Internet-Draft DDR and Forwarders September 2021
Schwartz Expires 25 March 2022 [Page]
Intended Status:
B. Schwartz
Google LLC

Discovery of Designated Resolvers in the Presence of Legacy Forwarders


This draft describes how the Discovery of Designated Resolvers (DDR) standard interacts with legacy DNS forwarders, including potential incompatibilities and relevant mitigations.

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1. Conventions and Definitions

Legacy DNS Forwarder - An apparent DNS resolver, known to the client only by a non-public IP address, that forwards the client's queries to an upstream resolver, and has not been updated with any knowledge of DDR.

Cross-Forwarder Upgrade - Establishment of a direct, encrypted connection between the client and the upstream resolver.

2. Introduction

2.1. Background

The Discovery of Designated Resolvers specification [DDR] describes a mechanism for clients to learn about the encrypted protocols supported by a DNS server. It also describes a conservative client validation policy that has strong security properties and is unlikely to create compatibility problems.

On the topic of client validation of encrypted DNS transports, the DDR specification says:

  • If the IP address of a Designated Resolver differs from that of an Unencrypted Resolver, clients MUST validate that the IP address of the Unencrypted Resolver is covered by the SubjectAlternativeName of the Encrypted Resolver's TLS certificate

As TLS certificates cannot cover non-public IP addresses, this prevents clients that are behind a legacy DNS forwarder from connecting directly to the upstream resolver ("cross-forwarder upgrade").

Recent estimates suggest that a large fraction, perhaps a majority, of residential internet users in the United States and Europe rely on local DNS forwarders that are not compatible with DDR.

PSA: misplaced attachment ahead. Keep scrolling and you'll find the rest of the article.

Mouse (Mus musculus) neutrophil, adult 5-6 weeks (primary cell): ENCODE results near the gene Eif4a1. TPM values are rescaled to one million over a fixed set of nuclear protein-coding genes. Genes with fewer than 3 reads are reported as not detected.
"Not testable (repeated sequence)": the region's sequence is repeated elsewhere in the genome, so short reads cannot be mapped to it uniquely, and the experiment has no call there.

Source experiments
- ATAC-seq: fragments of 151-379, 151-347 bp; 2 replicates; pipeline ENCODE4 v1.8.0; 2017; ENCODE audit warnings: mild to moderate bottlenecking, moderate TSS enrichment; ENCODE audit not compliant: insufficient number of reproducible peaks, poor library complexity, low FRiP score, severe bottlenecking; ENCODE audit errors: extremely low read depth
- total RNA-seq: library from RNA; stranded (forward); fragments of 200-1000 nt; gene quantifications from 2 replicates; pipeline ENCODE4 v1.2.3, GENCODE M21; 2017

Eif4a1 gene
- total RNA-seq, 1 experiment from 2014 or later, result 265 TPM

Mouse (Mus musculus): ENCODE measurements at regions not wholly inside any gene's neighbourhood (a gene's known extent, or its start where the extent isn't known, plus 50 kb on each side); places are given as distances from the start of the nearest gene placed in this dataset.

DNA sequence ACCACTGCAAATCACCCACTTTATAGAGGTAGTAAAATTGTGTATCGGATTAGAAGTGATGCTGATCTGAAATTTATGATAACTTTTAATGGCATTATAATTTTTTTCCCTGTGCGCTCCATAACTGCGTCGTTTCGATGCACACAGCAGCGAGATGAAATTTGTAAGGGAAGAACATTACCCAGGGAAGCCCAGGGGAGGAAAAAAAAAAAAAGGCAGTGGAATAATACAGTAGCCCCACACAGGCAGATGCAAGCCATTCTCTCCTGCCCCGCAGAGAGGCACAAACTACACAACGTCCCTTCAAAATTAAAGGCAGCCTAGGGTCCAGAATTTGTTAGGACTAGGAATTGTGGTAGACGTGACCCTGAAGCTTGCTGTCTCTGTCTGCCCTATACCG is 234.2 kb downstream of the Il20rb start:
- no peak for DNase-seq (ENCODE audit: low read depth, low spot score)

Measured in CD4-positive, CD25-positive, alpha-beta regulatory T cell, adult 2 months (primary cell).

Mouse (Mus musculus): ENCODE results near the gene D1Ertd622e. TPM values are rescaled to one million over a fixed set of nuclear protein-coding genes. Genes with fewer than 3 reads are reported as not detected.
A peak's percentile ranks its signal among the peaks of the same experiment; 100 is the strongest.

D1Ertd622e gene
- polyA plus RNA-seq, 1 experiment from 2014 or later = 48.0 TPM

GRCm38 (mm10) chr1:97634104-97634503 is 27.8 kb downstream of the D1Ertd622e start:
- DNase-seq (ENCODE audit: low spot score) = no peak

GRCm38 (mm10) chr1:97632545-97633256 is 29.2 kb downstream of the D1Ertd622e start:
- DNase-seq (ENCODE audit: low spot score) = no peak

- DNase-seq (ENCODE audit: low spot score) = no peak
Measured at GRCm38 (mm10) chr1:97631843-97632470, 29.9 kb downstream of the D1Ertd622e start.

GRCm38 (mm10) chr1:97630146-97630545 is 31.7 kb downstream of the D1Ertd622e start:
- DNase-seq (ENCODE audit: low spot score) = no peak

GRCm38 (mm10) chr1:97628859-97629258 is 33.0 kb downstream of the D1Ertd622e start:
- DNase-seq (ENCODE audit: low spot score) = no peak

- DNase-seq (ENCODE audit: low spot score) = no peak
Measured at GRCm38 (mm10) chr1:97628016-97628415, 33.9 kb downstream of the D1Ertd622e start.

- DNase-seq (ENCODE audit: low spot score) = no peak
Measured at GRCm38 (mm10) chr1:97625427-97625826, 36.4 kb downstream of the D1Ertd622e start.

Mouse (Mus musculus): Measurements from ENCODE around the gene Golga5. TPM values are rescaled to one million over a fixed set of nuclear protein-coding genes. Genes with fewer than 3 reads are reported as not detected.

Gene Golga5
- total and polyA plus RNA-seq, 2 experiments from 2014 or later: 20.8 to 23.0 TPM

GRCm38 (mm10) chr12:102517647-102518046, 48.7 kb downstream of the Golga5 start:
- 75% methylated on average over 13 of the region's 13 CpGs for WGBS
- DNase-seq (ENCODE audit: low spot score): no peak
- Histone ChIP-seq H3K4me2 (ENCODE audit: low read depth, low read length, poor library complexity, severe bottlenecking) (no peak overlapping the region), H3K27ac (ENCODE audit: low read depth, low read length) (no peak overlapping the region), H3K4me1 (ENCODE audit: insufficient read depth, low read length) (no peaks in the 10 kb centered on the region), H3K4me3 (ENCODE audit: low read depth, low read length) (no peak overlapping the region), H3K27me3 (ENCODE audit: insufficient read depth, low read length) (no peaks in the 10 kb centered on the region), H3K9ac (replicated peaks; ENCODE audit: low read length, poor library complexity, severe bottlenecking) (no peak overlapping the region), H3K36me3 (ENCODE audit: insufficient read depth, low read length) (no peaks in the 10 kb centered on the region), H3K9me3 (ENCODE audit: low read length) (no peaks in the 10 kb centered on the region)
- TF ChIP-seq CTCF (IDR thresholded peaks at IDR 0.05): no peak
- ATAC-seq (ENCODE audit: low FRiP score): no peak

2.2. Scope

This informational document describes the interaction between DDR and legacy DNS forwarders. It discusses possible client policies, problems that might arise, and relevant mitigations.

DNS forwarders and resolvers that are implemented with awareness of DDR are out of scope, as they are not affected by this discussion (although see Security Considerations, Section 6).

3. Relaxed Validation client policy

We define a "relaxed validation" client policy as a client behavior that removes the certificate validation requirement when the Unencrypted Resolver is identified by a non-public IP address, regardless of the Designated Resolver's IP address. This client policy is otherwise identical to the one described in [DDR].

4. Naturally compatible behaviors

The following network behaviors are naturally compatible with relaxed validation.

4.1. Malware and threat domain filtering

Certain DNS forwarders block access to domains associated with malware and other threats. Such threats rely on frequently changing domains, so these forwarders necessarily maintain an actively curated list of domains to block. To ensure that this service is not lost due to a cross-forwarder upgrade, the maintainers can simply add "" to the list.

This pattern has been deployed by Mozilla, with the domain "" [MOZILLA-CANARY].

4.2. Service category restrictions

Certain DNS forwarders may block access to domains based on the category of service provided by those domains, e.g. domains hosting services that are not appropriate for a work or school environment. As in the previous section, this requires an actively curated list of domains, because the set of domains that offer a given type of service is constantly changing. An actively managed blocking list can easily be revised to include "".

4.3. Time of use restrictions

Certain networks may impose restrictions on the time or duration of use by certain users. This behavior is necessarily implemented below the DNS layer, because DNS-based blocking would be ineffective due to stub resolver caching, so it is not affected by changes in the DNS resolver.